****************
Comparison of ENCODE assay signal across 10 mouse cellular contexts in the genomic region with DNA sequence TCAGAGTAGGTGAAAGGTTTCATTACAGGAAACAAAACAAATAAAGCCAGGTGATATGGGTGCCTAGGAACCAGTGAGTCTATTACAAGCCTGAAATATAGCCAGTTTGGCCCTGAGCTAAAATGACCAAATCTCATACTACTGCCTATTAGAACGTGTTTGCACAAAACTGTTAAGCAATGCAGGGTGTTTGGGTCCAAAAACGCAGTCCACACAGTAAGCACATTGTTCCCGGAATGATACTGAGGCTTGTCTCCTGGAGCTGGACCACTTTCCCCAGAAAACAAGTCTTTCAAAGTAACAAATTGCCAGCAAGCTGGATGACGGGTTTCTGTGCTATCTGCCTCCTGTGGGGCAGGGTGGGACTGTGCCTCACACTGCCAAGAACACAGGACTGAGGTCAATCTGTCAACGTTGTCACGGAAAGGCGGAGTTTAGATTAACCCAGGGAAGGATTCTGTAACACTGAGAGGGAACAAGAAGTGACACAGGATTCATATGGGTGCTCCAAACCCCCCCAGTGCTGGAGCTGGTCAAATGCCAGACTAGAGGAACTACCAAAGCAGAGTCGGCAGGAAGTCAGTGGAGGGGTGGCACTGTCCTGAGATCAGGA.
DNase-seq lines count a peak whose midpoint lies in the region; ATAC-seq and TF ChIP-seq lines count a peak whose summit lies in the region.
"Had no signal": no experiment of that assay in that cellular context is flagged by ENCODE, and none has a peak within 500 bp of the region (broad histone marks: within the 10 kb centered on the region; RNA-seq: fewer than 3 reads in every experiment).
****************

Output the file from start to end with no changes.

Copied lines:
Comparison of ENCODE assay signal across 10 mouse cellular contexts in the genomic region with DNA sequence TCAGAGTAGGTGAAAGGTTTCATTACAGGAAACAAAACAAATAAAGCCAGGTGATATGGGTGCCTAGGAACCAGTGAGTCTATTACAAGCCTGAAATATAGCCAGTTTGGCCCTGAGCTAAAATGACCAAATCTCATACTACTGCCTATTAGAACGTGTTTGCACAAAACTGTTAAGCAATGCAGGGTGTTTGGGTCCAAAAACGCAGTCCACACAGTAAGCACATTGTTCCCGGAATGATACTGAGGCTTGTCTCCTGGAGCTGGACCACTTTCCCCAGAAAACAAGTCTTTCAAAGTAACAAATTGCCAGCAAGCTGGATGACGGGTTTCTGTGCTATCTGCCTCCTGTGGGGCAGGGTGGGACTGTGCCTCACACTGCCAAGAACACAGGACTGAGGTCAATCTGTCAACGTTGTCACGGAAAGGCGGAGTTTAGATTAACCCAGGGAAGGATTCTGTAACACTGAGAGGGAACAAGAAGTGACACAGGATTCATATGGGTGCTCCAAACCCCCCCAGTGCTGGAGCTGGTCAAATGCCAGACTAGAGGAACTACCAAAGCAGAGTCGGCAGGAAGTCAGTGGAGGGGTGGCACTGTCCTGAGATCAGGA.
DNase-seq lines count a peak whose midpoint lies in the region; ATAC-seq and TF ChIP-seq lines count a peak whose summit lies in the region.
"Had no signal": no experiment of that assay in that cellular context is flagged by ENCODE, and none has a peak within 500 bp of the region (broad histone marks: within the 10 kb centered on the region; RNA-seq: fewer than 3 reads in every experiment).